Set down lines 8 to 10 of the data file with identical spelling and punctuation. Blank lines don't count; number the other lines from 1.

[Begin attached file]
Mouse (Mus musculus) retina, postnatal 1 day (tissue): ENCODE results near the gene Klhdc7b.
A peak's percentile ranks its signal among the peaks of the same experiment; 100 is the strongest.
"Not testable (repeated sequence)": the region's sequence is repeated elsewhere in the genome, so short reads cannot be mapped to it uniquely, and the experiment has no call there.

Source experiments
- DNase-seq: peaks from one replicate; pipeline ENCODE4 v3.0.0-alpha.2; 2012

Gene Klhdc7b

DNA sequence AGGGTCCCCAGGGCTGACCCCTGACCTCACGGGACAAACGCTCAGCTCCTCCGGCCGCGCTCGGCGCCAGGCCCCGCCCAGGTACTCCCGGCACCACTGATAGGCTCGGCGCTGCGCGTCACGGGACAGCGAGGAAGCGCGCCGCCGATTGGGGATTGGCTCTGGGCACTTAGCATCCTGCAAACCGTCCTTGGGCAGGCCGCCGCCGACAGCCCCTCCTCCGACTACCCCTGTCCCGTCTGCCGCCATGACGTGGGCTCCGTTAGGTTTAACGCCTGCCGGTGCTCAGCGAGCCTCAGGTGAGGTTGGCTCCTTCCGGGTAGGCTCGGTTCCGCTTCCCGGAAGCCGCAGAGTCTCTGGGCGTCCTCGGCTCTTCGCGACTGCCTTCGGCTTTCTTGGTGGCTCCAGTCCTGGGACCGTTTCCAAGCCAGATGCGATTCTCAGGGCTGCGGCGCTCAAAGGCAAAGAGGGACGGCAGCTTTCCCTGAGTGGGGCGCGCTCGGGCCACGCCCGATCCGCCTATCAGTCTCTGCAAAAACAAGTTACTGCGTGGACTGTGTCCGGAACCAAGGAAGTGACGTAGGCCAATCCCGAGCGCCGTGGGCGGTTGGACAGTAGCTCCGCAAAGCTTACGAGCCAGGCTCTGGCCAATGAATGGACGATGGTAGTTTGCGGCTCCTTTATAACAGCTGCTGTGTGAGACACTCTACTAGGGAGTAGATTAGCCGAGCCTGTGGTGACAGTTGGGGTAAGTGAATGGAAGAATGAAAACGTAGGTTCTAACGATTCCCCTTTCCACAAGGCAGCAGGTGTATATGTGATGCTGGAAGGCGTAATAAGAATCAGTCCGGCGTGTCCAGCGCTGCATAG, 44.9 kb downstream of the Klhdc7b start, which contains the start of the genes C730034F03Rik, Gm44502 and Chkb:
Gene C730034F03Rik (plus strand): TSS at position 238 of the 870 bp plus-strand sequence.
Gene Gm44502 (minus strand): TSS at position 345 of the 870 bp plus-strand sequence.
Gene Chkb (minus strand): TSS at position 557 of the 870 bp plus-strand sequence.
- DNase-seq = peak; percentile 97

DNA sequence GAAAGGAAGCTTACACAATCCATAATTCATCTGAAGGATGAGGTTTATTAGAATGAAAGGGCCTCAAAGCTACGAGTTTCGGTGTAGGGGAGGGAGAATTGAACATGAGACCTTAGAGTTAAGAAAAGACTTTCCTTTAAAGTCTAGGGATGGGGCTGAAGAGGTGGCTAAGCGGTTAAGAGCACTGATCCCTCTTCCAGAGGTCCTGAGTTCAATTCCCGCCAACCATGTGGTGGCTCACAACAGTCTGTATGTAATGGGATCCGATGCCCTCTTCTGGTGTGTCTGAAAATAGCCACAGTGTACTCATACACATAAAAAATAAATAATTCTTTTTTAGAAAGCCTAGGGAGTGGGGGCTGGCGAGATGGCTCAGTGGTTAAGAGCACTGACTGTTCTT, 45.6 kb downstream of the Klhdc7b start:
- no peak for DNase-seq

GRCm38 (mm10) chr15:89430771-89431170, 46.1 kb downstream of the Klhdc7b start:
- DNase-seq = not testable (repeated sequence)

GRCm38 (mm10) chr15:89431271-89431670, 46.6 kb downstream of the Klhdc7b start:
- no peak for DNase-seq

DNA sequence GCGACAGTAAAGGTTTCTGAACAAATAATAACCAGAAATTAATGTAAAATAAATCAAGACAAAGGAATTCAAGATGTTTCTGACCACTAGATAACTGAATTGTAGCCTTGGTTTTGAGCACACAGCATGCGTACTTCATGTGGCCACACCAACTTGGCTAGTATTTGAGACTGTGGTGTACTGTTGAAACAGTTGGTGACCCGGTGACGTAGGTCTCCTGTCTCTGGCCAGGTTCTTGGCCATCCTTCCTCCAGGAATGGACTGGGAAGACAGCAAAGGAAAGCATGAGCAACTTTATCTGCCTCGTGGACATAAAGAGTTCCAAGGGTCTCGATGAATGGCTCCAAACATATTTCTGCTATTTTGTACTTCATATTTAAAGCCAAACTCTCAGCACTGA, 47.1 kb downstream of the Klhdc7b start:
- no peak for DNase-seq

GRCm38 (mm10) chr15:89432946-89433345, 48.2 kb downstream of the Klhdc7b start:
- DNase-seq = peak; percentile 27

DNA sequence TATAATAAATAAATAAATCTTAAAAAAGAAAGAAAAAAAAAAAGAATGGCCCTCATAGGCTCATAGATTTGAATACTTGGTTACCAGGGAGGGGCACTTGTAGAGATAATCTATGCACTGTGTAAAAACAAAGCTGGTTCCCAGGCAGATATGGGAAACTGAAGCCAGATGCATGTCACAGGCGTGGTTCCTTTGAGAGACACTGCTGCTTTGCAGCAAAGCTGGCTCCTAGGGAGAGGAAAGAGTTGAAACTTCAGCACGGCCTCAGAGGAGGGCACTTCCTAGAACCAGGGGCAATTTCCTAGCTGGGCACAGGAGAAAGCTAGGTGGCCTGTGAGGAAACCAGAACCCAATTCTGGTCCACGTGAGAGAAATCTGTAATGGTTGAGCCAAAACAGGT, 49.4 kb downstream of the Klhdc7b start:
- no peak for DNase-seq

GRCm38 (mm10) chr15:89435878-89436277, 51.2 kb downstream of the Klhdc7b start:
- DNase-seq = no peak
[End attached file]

Gene C730034F03Rik (plus strand): TSS at position 238 of the 870 bp plus-strand sequence.
Gene Gm44502 (minus strand): TSS at position 345 of the 870 bp plus-strand sequence.
Gene Chkb (minus strand): TSS at position 557 of the 870 bp plus-strand sequence.